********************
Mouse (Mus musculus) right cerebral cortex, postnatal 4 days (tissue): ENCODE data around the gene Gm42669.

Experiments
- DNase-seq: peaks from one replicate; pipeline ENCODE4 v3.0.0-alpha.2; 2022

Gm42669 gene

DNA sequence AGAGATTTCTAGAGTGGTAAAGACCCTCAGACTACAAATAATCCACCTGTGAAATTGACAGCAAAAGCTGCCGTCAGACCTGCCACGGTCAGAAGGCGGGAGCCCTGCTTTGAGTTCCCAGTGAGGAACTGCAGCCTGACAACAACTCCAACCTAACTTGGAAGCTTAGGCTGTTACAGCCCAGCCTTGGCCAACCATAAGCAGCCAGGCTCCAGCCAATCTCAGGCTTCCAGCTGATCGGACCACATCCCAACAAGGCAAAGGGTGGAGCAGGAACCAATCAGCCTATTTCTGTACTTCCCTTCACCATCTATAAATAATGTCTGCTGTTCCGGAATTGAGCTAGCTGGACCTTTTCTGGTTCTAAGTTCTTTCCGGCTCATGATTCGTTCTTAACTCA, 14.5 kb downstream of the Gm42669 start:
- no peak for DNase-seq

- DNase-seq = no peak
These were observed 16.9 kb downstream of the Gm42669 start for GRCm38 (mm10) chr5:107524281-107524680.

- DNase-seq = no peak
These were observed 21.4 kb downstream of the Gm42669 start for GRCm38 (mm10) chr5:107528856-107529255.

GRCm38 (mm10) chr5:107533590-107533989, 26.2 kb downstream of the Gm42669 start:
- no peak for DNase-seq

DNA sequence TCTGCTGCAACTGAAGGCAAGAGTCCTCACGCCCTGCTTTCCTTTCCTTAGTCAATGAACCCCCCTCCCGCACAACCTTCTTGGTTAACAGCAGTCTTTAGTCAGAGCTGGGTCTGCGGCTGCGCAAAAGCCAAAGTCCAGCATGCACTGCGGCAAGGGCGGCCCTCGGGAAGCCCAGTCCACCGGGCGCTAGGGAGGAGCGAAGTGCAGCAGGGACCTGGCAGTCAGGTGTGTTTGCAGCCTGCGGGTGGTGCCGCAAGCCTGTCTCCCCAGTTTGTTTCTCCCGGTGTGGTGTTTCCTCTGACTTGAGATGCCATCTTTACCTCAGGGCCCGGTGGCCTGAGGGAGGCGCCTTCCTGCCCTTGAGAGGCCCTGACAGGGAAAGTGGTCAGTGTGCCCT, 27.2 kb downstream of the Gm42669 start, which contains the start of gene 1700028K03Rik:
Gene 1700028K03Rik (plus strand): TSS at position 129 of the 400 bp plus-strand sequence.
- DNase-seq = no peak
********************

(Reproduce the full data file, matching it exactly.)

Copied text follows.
Mouse (Mus musculus) right cerebral cortex, postnatal 4 days (tissue): ENCODE data around the gene Gm42669.

Experiments
- DNase-seq: peaks from one replicate; pipeline ENCODE4 v3.0.0-alpha.2; 2022

Gm42669 gene

DNA sequence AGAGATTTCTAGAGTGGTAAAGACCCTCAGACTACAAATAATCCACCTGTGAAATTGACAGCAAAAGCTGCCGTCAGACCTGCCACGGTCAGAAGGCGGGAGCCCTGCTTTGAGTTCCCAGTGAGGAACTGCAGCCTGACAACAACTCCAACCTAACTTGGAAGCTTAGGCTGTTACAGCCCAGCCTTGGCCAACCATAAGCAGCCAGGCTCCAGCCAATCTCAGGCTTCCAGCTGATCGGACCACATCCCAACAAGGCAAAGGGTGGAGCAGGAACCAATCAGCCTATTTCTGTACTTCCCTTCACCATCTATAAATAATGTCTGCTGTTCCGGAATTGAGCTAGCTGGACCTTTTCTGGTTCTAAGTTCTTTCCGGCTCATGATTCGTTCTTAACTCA, 14.5 kb downstream of the Gm42669 start:
- no peak for DNase-seq

- DNase-seq = no peak
These were observed 16.9 kb downstream of the Gm42669 start for GRCm38 (mm10) chr5:107524281-107524680.

- DNase-seq = no peak
These were observed 21.4 kb downstream of the Gm42669 start for GRCm38 (mm10) chr5:107528856-107529255.

GRCm38 (mm10) chr5:107533590-107533989, 26.2 kb downstream of the Gm42669 start:
- no peak for DNase-seq

DNA sequence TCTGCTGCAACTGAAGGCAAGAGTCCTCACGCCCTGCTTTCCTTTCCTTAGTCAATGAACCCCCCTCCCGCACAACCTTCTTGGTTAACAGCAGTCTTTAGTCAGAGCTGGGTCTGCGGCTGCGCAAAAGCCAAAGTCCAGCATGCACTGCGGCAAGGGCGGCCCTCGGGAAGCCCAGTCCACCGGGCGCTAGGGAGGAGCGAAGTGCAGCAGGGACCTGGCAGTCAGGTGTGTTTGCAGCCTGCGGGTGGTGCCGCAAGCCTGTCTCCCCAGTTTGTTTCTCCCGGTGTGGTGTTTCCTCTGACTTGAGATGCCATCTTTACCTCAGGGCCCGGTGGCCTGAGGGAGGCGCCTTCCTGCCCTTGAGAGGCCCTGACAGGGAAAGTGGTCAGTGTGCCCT, 27.2 kb downstream of the Gm42669 start, which contains the start of gene 1700028K03Rik:
Gene 1700028K03Rik (plus strand): TSS at position 129 of the 400 bp plus-strand sequence.
- DNase-seq = no peak